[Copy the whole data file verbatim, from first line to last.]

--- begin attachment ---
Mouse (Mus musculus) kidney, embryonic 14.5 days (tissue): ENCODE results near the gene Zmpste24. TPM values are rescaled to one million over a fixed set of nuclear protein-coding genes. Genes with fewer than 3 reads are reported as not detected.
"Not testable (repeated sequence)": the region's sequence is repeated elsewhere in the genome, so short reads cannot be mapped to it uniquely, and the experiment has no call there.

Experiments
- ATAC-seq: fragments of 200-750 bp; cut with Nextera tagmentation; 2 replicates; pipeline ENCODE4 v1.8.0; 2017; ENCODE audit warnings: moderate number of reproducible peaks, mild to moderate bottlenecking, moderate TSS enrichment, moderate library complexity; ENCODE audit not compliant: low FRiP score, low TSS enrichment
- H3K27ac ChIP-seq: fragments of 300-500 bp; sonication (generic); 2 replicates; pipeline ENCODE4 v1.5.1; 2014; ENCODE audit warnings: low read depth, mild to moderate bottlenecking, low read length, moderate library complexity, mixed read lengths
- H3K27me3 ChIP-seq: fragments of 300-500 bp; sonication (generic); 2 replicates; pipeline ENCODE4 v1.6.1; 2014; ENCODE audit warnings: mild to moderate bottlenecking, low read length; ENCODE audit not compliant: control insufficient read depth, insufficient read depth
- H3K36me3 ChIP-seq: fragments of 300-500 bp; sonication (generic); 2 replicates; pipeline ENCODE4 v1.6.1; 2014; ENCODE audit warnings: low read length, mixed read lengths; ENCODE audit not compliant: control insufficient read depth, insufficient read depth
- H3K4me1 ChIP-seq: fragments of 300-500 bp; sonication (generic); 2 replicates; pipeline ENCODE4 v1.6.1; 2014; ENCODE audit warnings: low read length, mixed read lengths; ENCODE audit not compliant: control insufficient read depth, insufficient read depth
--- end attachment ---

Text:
Mouse (Mus musculus) kidney, embryonic 14.5 days (tissue): ENCODE results near the gene Zmpste24. TPM values are rescaled to one million over a fixed set of nuclear protein-coding genes. Genes with fewer than 3 reads are reported as not detected.
"Not testable (repeated sequence)": the region's sequence is repeated elsewhere in the genome, so short reads cannot be mapped to it uniquely, and the experiment has no call there.

Experiments
- ATAC-seq: fragments of 200-750 bp; cut with Nextera tagmentation; 2 replicates; pipeline ENCODE4 v1.8.0; 2017; ENCODE audit warnings: moderate number of reproducible peaks, mild to moderate bottlenecking, moderate TSS enrichment, moderate library complexity; ENCODE audit not compliant: low FRiP score, low TSS enrichment
- H3K27ac ChIP-seq: fragments of 300-500 bp; sonication (generic); 2 replicates; pipeline ENCODE4 v1.5.1; 2014; ENCODE audit warnings: low read depth, mild to moderate bottlenecking, low read length, moderate library complexity, mixed read lengths
- H3K27me3 ChIP-seq: fragments of 300-500 bp; sonication (generic); 2 replicates; pipeline ENCODE4 v1.6.1; 2014; ENCODE audit warnings: mild to moderate bottlenecking, low read length; ENCODE audit not compliant: control insufficient read depth, insufficient read depth
- H3K36me3 ChIP-seq: fragments of 300-500 bp; sonication (generic); 2 replicates; pipeline ENCODE4 v1.6.1; 2014; ENCODE audit warnings: low read length, mixed read lengths; ENCODE audit not compliant: control insufficient read depth, insufficient read depth
- H3K4me1 ChIP-seq: fragments of 300-500 bp; sonication (generic); 2 replicates; pipeline ENCODE4 v1.6.1; 2014; ENCODE audit warnings: low read length, mixed read lengths; ENCODE audit not compliant: control insufficient read depth, insufficient read depth